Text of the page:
Samsung Galaxy S21 Ultra review

The Galaxy S21 Ultra (above) supports 120Hz refresh rates and VRR thanks to its LTPO display. (Image credit: Future)

Is LTPO worth it?

As we mentioned, we've already tested out LTPO displays on the Galaxy S21 Ultra, OnePlus 9 Pro and Oppo Find X3 Pro. So let's look at how these three phones fared in terms of display quality and battery life.

Our Galaxy S21 Ultra reviewer wasn't particularly impressed with the phone's Quad HD/ 120Hz refresh rate mode, saying it burned through the phone's 5,000mAh battery far too quickly. But he mentioned that in 1080p mode, the phone's variable refresh rate ensured that the battery lasted all day, since certain apps required as little as 11Hz.

In our OnePlus 9 Pro review, the reviewer said that the adaptive refresh rate setting 'worked well, adjusting the display seamlessly, and we didn’t notice when the screen was running at a lower refresh rate'. Battery life wasn't great, but we wouldn't expect it to be with a 4,500mAh capacity on a 6.7-inch phone with a fast chipset. It would certainly be far worse without LTPO.

The Oppo Find X3 Pro also supports VRR up to 120Hz, and once again our reviewer said this mode worked well and any dropped frames weren't noticeable. It performed fairly well in terms of battery life, though heavy gaming and video recording drained it much faster.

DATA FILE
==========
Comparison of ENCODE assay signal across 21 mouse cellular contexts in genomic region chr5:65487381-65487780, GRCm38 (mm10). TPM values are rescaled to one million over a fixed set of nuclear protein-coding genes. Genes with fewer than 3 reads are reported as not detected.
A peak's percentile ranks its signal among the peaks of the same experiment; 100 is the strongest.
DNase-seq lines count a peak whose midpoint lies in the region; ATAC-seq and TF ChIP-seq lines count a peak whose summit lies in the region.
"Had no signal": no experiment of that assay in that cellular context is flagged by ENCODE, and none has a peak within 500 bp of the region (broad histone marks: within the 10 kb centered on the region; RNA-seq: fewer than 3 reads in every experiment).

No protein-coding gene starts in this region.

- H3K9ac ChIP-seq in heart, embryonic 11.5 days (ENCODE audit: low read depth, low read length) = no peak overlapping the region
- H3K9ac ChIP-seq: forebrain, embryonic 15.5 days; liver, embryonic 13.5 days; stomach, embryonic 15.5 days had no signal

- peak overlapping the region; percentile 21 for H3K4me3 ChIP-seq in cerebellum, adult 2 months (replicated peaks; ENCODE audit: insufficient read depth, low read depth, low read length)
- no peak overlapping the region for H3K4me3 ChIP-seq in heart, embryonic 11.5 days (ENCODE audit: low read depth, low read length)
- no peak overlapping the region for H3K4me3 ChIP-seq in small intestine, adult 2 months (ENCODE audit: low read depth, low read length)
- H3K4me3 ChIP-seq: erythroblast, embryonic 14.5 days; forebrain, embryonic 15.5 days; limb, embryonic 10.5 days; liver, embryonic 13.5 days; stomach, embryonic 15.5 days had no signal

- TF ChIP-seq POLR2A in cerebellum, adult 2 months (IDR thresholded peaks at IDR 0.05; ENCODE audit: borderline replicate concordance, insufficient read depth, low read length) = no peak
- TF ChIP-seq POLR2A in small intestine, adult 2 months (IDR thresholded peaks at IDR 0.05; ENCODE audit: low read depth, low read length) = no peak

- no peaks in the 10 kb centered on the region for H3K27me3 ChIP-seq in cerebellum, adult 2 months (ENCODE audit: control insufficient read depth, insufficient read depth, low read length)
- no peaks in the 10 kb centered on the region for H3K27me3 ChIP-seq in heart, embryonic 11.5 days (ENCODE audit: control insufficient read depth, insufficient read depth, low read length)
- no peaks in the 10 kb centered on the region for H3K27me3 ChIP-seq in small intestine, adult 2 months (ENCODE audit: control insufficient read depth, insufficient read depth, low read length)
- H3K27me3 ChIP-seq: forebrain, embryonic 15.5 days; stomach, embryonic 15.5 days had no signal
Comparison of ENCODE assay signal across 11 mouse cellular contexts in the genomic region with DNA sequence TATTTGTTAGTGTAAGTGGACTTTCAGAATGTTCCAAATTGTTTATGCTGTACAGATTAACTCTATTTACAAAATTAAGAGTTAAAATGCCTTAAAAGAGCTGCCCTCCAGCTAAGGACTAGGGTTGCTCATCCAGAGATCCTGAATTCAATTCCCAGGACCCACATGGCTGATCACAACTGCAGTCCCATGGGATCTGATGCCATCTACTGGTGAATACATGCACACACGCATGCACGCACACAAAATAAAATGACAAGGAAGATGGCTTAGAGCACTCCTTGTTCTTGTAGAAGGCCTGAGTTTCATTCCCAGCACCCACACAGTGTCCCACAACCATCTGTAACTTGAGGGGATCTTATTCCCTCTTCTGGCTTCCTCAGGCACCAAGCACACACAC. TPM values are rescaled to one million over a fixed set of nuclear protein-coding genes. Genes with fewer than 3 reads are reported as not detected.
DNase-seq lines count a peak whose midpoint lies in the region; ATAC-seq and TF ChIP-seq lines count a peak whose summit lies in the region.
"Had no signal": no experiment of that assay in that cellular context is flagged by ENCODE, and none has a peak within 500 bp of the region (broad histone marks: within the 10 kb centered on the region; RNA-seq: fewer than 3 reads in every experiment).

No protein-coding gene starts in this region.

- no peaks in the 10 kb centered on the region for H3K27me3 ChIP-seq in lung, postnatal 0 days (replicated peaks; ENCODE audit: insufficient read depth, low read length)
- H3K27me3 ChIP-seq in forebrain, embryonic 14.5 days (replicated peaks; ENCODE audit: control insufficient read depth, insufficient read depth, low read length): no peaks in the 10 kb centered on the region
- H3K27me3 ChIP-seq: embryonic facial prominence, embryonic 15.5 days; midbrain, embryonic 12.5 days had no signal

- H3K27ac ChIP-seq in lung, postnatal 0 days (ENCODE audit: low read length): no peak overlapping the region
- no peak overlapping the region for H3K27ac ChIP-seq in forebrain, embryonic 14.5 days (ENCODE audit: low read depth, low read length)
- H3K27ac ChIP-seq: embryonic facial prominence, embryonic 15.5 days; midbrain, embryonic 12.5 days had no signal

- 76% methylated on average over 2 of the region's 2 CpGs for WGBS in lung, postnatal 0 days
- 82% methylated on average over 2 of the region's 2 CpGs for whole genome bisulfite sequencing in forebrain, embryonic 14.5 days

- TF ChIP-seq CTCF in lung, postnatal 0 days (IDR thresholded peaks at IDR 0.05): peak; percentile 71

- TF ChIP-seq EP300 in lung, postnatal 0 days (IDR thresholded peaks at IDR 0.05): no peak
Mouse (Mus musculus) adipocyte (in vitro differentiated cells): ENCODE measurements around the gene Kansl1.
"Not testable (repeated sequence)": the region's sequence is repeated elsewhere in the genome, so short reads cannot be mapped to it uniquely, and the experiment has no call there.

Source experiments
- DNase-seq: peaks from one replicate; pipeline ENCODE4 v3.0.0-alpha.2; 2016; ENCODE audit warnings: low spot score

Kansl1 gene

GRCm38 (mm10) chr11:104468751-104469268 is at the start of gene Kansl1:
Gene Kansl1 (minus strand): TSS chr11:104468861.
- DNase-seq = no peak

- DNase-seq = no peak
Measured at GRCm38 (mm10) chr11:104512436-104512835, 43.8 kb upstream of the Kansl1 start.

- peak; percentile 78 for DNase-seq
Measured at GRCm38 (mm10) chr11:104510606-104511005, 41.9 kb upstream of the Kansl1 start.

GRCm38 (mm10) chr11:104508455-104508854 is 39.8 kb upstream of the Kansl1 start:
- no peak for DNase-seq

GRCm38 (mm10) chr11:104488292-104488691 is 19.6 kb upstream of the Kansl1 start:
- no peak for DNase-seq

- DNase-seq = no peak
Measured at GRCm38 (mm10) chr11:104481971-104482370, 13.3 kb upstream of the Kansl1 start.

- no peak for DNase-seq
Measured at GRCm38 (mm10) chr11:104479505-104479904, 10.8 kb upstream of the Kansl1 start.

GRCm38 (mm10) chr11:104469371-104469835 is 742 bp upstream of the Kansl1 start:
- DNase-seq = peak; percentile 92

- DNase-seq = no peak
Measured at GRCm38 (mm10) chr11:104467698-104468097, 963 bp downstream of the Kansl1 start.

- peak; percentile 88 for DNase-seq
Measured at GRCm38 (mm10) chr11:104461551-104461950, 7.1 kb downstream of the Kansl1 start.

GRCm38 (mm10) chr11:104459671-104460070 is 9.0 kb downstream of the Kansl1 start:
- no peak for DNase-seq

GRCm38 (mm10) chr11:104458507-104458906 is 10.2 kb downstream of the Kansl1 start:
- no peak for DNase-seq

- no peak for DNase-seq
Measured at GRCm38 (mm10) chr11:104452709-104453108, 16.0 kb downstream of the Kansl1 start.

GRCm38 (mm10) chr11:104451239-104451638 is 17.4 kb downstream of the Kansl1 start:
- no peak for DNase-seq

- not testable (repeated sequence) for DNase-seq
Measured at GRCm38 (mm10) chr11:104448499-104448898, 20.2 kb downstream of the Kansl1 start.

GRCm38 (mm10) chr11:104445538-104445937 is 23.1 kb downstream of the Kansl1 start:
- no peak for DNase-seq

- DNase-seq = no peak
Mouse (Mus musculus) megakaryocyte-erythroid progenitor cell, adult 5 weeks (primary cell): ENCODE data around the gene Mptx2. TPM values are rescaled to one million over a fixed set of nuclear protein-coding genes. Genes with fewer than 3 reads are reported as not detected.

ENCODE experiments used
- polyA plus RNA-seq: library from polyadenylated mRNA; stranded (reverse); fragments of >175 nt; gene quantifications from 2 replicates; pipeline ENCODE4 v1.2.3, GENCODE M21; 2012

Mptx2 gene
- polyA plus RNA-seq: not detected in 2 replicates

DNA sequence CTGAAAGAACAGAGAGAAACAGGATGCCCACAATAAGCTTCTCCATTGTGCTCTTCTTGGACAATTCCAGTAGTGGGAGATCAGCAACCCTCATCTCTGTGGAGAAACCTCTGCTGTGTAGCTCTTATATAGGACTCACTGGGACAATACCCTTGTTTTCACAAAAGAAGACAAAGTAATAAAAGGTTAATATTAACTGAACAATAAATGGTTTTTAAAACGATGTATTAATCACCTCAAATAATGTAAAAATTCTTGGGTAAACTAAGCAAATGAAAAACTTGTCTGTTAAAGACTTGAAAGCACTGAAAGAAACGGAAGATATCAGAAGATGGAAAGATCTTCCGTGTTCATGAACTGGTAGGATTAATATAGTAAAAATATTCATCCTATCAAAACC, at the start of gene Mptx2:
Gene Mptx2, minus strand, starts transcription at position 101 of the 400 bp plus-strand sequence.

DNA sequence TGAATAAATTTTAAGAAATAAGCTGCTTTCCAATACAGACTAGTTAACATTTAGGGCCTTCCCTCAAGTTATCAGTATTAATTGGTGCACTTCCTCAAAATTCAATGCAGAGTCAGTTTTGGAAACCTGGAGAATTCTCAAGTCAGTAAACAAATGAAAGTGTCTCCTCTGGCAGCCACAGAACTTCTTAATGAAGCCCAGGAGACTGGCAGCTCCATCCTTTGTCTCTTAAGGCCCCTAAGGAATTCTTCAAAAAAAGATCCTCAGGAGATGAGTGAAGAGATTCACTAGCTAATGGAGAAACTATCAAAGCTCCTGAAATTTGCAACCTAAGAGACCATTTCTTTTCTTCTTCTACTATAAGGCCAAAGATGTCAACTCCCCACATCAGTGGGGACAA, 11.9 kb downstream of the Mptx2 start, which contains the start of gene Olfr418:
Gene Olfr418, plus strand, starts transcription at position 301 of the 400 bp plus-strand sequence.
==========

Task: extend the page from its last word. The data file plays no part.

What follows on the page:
Overall, an LTPO display won't save your battery if you're constantly using apps and games that demand 120Hz performance. But it will make your more mundane activities more energy-efficient, and ensure you don't need to constantly activate or deactivate a 120Hz mode for different apps. Your phone and display can seamlessly handle the changes.

If you are planning to use 120Hz on a phone, then we strongly suggest getting a model with LTPO built in.

iPhone 12 Pro Max review

The iPhone 12 Pro Max (above) didn't have LTPO, but the 13 Pro Max likely will. (Image credit: TechRadar)

Which upcoming phones will have LTPO?

We've heard rumor after rumor that two iPhone 13 models – the 13 Pro and 13 Pro Max – will have LTPO displays and 120Hz support. But Apple and Samsung aren't the only companies looking seriously into this tech.

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Reliable phone analyst Ross Young claimed early this year that several highly anticipated phones and foldables are expected to have LTPO displays:

For context, many analysts believe that the 2021 iPhone will be branded as the iPhone 12S rather than the iPhone 13. But naming aside, the Pro and Max versions will almost undoubtedly have LTPO components.

We also expect that the OnePlus 9T, like the 9 Pro, will have an LTPO display.

As we progress into the future, more and more phones should have LTPO displays, at least according to Young. He tweeted that 'LTPO backplanes to overtake LTPS in AMOLED smartphones on a $US basis in 2023 with a big uptake from Apple over that period...'.

We don't know whether cheaper phones will ditch LTPS, or if LTPO will remain reserved for fancier models for the foreseeable future. But regardless, LTPO is here to stay.